"Remember, the Moon is only half as big as the Earth, but it's twice as far away."
After some time musing on the concept of Goddess/God that is common in Wiccan (and most Neo-Pagan groups) and seeing the common theme of "things come in threes" in these belief systems, I fell to wondering "Why only the God and Goddess? If all things come in threes, where is the Third Aspect that should be there?"
So what is this Third Aspect? I feel it is the Holy Fool; the Prometheus who is the Trickster, the God (neuter) that rolls the dice. This also fills in certain holes in neo-Pagan Theology that have bothered me for some time, too.
First, we need to have a quick look at the Holy Fool in religious and/or cultural beliefs, both primitive and modern:
And the many, many instances of the Hero figure and his Friend in most people's mythology Gilgamesh and Enkidu, Robin Hood and Little John, the Mythic Hollywood Western Hero and his ridiculous sidekick, Don Quixote and Sancho Panza and many times you see the recurrent theme of the Great Betrayal of the Hero, which leads to His death and to His Resurrection!
One immediately sees that the Fool is a universal constant in folk belief, just as the Goddess and God are! (NB: I have not gotten more specific for two reasons: one, for limitations of space, and two, to encourage others to do a little reading on their own!)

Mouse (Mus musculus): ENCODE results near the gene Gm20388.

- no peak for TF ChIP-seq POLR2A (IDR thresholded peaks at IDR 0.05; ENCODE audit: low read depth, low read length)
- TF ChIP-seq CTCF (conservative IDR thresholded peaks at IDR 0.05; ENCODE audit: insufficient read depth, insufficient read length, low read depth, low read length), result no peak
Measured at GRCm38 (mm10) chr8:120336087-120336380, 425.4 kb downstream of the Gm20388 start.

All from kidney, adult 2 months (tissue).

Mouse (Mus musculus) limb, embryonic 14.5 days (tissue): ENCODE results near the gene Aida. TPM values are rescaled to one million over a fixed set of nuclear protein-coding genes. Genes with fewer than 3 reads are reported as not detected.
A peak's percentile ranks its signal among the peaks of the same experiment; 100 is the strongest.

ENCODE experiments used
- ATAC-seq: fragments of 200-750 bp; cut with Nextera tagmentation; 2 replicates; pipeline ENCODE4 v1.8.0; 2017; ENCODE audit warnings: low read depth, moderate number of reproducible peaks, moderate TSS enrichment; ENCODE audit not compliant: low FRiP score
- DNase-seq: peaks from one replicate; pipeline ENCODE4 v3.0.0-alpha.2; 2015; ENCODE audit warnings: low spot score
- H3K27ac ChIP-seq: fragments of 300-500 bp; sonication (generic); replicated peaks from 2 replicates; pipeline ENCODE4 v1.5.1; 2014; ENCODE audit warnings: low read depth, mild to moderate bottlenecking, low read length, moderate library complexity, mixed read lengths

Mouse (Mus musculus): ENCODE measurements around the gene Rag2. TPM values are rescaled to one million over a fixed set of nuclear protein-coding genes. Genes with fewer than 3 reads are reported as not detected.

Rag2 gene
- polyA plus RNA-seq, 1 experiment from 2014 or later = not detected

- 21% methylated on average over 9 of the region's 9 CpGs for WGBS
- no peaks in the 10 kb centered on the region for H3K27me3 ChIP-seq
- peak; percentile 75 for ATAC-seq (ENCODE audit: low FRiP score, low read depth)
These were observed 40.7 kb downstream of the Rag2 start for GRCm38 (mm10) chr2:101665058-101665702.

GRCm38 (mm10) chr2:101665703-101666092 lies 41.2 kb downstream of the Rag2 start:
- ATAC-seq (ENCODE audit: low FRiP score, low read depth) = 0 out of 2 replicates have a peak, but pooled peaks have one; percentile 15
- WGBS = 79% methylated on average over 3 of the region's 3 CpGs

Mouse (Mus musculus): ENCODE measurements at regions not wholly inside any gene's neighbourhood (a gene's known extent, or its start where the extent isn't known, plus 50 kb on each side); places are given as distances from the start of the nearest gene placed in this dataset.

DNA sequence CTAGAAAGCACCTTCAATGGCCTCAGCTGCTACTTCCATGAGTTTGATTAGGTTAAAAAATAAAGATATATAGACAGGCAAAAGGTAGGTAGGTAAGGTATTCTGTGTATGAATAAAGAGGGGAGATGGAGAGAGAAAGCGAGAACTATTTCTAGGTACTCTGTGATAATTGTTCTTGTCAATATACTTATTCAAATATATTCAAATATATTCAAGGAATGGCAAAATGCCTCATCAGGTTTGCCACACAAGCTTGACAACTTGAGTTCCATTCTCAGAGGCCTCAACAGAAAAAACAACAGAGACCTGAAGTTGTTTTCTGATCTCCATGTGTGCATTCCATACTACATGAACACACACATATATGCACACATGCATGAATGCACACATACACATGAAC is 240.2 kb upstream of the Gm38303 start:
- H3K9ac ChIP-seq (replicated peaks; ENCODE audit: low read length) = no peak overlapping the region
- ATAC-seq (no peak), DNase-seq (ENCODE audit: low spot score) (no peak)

As most things, the Fool is Personified in three basic Aspects that (of course) overlap with each other and with the God and Goddess. The first is that of the Saviour God, the Prometheus, the Culture Hero, who brings Knowledge (and -occasionally- Wisdom) to Mankind. This Aspect loves Mankind with all His Being, and only wishes Good. His Good Intentions sometimes fall short of His (or Mankind's) expectations, however.
The second is that of the Clown, the Nerd, the Jerk, that teaches by his own mistakes (and who usually comes out ahead because of His own Innocence.) This Aspect is mostly neutral, and is how He seems to mostly manifest Himself.
But let us not forget the third, and darker, side of the Fool, best exemplified by Jack Nicholson's portrayal of The Joker in the film version of "Batman." Just as the Goddess has Her Dark side (the Crone, the Morrigan, &c) and the God has His (Odin as Death-God) so does the Fool have a terrifying Aspect (at least, from the human point of view): Chaos Personified.
This is not an Aspect to invoke, as It does not care. Period. It is the ultimate psychopath, the ultimate Spoiled Brat, the quintessence of Ego-centric self-love. In some circles, it could be quite nicely named Ahriman, or Shaitan, or Satan, because it fits all concepts of that Middle-Eastern deity except one: It does not care if Man worships It or not. It is not in -conflict- with the God and/or Goddess, It is -not- on the kind of power-trip that the Judeo-Christian Satan is represented as having, it just -is-. It should be considered as neither "good" nor "evil," though it can personify both or either or neither! This is confusing, but with a little thought the concept will (hopefully) come clear.